This Should Obvious But Just in Case: Hurricanes and Oil Country Are a Recipe for Disaster

Meanwhile a key EPA response position remains unfilled.

Workers at a Texas refinery inspect an oil spill after it was flooded by Hurricane Rita.Rick Bowmer/AP

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This story was originally published by New Republic and appears here as part of the Climate Desk collaboration.

In the devastating wake of Hurricane Sandy in 2012, parts of the East Coast were left not only demolished, but polluted. Wastewater treatment plants lost power and discharged 11 billion gallons of sewage into receiving waters. The toxic Gowanus Canal—a Superfund site—flooded and overflowed into people’s homes, covering people and possessions in what one victim called a “greasy, oily slick.” Homeowners’ personal heating oil tanks broke apart and oozed fuel into the soil.

That was Sandy, a Category 1 hurricane. Now, a Category 3 hurricane is heading straight toward Southeast Texas, the heart of the American petrochemical industry. It’s the nightmare situation Roy Scranton warned about in his 2016 op-ed for the New York Times, titled “When the Next Hurricane Hits Texas.” If a storm rips through the region, it will hit an area that includes roughly one third of the country’s known oil and natural gas reserves. And there’s more: “The refineries and plants encircling Galveston Bay are responsible for roughly 25 percent of the United States’s petroleum refining, more than 44 percent of its ethylene production, 40 percent of its specialty chemical feed stock and more than half of its jet fuel.”

A powerful hurricane could disrupt oil and chemical production, Scranton wrote, and in turn domestic and world markets. On Thursday, oil prices were already going haywire as refineries in Corpus Christi shut down ahead of Harvey. That’s a real concern, but it’s not the only reason we should be watching the refineries. There is a huge environmental risk to this storm. If the “biblical event” predicted materializes in this densely packed industrial area, “it may impact the Gulf Coast oil refineries and chemical plants,” said Judith Enck, who served as administrator for EPA’s Region 2 during Hurricane Sandy. “I am extremely concerned about the path of Hurricane Harvey.”

Oil and chemical companies are concerned too. LyondellBassell, one of the largest chemical and refining companies, said in a statement that it is preparing for “potential flooding” of its many Houston-area sites. Anadarko Petroleum and ExxonMobil have started evacuating workers from the region’s offshore oil drilling platforms, which together spilled a total of 741,000 gallons of oil during Hurricanes Katrina and Rita. One analyst told industry publication ICIS that five or six refineriescould be directly hit by the storm.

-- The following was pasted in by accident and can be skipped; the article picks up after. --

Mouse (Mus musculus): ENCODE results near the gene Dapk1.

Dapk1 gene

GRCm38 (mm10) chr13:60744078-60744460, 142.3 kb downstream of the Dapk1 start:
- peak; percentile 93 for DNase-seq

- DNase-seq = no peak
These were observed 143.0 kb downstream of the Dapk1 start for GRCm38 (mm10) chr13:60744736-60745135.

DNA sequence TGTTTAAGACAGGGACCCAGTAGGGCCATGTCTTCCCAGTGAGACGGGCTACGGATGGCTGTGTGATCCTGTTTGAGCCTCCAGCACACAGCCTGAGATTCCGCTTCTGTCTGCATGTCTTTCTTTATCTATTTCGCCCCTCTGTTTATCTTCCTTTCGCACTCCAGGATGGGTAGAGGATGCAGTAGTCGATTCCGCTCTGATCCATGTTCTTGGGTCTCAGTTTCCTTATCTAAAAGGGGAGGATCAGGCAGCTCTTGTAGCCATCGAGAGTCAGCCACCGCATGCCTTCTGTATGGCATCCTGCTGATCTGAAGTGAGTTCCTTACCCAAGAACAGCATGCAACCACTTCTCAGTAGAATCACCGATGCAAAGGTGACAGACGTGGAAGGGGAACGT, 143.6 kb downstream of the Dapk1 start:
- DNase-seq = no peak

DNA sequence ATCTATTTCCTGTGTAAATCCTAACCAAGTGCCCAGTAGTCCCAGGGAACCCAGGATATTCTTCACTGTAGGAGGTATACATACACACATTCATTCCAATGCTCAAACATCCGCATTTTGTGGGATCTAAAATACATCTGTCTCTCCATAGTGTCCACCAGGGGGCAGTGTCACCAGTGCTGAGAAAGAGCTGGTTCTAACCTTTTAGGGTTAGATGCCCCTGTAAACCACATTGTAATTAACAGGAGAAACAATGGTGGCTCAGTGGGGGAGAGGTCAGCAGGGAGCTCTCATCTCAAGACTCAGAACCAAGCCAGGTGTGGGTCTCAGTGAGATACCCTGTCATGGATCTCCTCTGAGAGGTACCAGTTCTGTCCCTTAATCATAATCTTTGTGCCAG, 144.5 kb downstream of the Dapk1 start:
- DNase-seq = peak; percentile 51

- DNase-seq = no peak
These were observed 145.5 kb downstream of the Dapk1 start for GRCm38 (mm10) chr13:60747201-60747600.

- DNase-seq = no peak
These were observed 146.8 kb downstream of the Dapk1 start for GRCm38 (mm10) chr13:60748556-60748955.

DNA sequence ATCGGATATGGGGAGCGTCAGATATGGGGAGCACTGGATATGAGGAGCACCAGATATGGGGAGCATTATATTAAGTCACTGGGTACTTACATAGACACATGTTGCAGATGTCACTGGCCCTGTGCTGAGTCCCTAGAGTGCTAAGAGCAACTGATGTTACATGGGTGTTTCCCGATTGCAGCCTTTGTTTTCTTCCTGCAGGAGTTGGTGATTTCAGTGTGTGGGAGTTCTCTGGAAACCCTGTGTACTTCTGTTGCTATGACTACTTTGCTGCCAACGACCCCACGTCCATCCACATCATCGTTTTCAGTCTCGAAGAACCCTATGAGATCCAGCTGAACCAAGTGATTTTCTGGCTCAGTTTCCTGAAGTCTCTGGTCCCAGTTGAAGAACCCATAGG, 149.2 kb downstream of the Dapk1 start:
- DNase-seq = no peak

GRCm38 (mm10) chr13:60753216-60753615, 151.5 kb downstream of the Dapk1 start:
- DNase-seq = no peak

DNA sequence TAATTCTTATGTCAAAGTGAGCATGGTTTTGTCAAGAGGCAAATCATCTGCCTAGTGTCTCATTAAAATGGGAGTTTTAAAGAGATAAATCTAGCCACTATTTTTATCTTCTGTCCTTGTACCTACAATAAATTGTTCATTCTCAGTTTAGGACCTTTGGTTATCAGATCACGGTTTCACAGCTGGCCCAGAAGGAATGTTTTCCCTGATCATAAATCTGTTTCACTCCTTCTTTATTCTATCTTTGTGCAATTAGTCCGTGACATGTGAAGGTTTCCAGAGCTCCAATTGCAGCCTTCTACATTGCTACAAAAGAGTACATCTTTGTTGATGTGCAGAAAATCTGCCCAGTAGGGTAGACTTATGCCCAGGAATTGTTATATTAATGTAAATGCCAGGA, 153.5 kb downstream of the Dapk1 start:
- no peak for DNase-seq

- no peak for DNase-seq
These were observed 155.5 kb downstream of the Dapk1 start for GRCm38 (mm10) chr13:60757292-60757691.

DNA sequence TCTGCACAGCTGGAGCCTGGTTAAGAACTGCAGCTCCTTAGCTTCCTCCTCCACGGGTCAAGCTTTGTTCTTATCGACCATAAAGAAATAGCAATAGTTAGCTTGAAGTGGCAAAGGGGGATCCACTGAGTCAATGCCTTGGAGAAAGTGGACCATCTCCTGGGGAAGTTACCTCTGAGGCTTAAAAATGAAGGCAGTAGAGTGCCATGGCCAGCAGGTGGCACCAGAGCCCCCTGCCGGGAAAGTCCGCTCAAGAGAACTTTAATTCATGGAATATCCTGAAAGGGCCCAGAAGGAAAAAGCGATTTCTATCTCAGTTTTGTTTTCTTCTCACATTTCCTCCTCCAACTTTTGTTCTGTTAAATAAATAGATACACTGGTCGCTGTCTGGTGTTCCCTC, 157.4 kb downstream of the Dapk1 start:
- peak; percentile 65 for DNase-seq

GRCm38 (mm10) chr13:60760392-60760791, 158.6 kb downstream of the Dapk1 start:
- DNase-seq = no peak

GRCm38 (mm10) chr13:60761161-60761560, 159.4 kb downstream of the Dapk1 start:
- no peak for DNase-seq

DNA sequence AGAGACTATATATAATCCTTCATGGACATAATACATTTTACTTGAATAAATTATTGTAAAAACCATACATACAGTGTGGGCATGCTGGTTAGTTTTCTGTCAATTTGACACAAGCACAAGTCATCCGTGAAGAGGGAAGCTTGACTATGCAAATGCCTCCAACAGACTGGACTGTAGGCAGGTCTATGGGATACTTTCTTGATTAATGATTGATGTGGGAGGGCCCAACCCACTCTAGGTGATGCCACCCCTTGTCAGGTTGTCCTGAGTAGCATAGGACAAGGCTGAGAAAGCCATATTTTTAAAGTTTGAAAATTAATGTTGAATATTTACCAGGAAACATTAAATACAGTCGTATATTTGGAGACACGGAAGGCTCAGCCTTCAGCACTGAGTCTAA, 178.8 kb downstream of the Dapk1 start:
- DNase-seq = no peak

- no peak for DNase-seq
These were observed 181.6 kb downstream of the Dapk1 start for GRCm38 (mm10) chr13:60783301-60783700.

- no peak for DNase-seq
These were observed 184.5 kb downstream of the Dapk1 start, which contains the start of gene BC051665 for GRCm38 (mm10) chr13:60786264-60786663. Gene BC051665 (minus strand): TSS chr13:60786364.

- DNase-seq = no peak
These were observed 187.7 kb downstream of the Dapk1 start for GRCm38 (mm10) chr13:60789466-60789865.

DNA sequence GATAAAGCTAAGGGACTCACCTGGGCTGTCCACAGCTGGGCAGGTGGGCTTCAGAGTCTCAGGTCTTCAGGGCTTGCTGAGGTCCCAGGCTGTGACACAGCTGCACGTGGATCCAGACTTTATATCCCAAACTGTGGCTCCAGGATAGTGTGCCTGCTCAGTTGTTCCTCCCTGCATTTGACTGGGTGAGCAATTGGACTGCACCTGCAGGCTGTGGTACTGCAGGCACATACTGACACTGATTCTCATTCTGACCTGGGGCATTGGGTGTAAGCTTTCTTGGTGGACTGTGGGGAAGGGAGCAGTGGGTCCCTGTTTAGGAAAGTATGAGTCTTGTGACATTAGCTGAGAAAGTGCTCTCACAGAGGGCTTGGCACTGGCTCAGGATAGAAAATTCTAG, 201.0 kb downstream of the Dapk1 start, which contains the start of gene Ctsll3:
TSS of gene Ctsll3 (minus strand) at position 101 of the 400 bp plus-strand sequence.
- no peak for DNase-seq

Environmental advocates are also worried that Harvey will create long-term public health problems due to accidental toxic substance releases, and not just from refineries and power plants. In the 30 counties where a disaster has been declared, there are dozens of Superfund sites, many of which are essentially waste pits containing harmful chemicals. The San Jacinto River Waste Pits, for example, contain carcinogenic dioxins, which are linked to birth defects. Advocates also rightly point out that communities living closest to all these sites—both the Superfunds and the refineries—are disproportionately low-income and minority. “This is an environmental justice issue,” Enck said.

This type of risk is inherent in any major hurricane, especially one that is slated to hit a major population center. But Enck says it is compounded by the fact that President Trump has not appointed an administrator for EPA’s Region 6, which covers both Southeast Texas and Louisiana. “Career staff will do a good job, but this is a situation where real leadership is needed,” Enck said, recalling her own experience. During Sandy, she said, her position was “round the clock.” As the agency works to solve multiple pollution events at once after a storm, “The regional administrator troubleshoots and is the interface with the state environmental agencies, regional staff, and the EPA in Washington,” Enck said. “FEMA is in the lead, but EPA plays a crucial role.”

Fortunately, the acting administrator in EPA’s Region 6 office at the moment appears experienced in responding to natural disasters that result in environmental catastrophe. According to the agency’s website, Samuel Coleman, “guided EPA’s response to Hurricane Katrina as the agency’s senior federal official in New Orleans, leading EPA’s emergency response and recovery missions.” In 2009 Coleman was awarded a Meritorious Presidential Rank Award for his work on Katrina.

This is a stroke of luck for Trump, who has been so preoccupied with the superficial drama of his presidency that he’s barely mentioned the coming storm at all. Hopefully, the communities in the path of Harvey will all be just as lucky. But the future impact of Trump’s dismal policy agenda—which so far has increased the risk of environmental disaster without increasing disaster preparation—gives us something else to worry about. Even if the president can manage on Friday to curb his theatrics and focus on the storm of the decade, it’s unlikely that an environmental disaster will be anywhere near the front of his mind.

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